Why do we hate hearing our recorded voices?
We all know and cringe at that sound–our own voice. It’s worse than fingernails streaking across a blackboard. Worse than a baby wailing uncontrollably. And worse than a shrill fire alarm sounding off at work.
Unless you have a rather unique (read: irritating) voice like Fran Drescher, you probably don’t mind hearing your voice as you’re speaking, but when you listen to your voice on a recording, that’s a whole other story. Our recorded voice sounds different to us than our live voice, and when we hear our recorded voice, we’re shocked by it. Some time back, I remember watching an interview with Barbra Streisand and being stunned to hear that she doesn’t like listening to her own recordings. Babs, if you sounded like Rosanne Barr singing the national anthem, I’d understand, but how can YOU of all people not like your voice?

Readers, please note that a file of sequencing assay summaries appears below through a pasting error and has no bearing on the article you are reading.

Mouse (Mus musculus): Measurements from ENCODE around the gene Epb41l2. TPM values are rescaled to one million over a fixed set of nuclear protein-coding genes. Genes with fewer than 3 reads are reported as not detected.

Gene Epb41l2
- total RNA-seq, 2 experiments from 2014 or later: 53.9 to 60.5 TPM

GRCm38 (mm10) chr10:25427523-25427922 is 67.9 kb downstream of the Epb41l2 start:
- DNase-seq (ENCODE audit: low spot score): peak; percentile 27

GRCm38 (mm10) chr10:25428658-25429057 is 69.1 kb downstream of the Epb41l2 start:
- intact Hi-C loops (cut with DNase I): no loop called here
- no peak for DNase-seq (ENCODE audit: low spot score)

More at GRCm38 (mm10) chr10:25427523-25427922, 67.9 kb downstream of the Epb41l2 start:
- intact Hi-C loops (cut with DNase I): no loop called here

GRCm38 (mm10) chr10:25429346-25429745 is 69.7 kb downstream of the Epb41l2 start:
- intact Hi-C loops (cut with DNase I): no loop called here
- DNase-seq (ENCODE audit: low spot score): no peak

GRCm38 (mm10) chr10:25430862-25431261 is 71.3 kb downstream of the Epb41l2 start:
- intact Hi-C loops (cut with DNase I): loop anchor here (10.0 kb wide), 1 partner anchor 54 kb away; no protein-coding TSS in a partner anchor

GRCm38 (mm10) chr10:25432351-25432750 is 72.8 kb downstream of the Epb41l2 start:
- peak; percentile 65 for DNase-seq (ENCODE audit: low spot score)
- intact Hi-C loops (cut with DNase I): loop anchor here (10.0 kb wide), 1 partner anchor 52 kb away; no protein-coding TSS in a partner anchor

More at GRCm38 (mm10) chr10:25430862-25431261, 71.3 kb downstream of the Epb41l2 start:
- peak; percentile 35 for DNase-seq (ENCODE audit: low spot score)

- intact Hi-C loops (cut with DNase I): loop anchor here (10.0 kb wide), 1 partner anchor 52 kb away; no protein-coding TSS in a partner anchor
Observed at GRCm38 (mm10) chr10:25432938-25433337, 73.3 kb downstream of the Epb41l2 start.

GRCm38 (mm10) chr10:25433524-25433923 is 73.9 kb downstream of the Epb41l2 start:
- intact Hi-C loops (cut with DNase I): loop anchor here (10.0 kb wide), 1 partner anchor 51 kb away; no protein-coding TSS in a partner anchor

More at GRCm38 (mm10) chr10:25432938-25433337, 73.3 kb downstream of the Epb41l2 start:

Believe it or not, we hear our own voice differently from the way other people do. You can blame it all on the air. The sound of our voice travels through the air to reach others, but to reach our own ears, it travels through body fluids and tissues that lie between our throat and head. You can try this experiment to demonstrate the concept: have your friend scream underwater in a swimming pool and then again outside of the water. If your friend hasn’t swallowed too much water, the scream will sound different in the water than it will outside of the water.
So, how do we actually get to like our voice? Stop listening to the stupid outgoing message we make for our voicemail (especially if we’re singing a jingle). Better yet, do what I do and keep the default message on your voicemail so your own message won’t haunt you night and day. The one issue that has yet to be addressed–why can’t I sound as good as Barbra out of the shower as I do in the shower?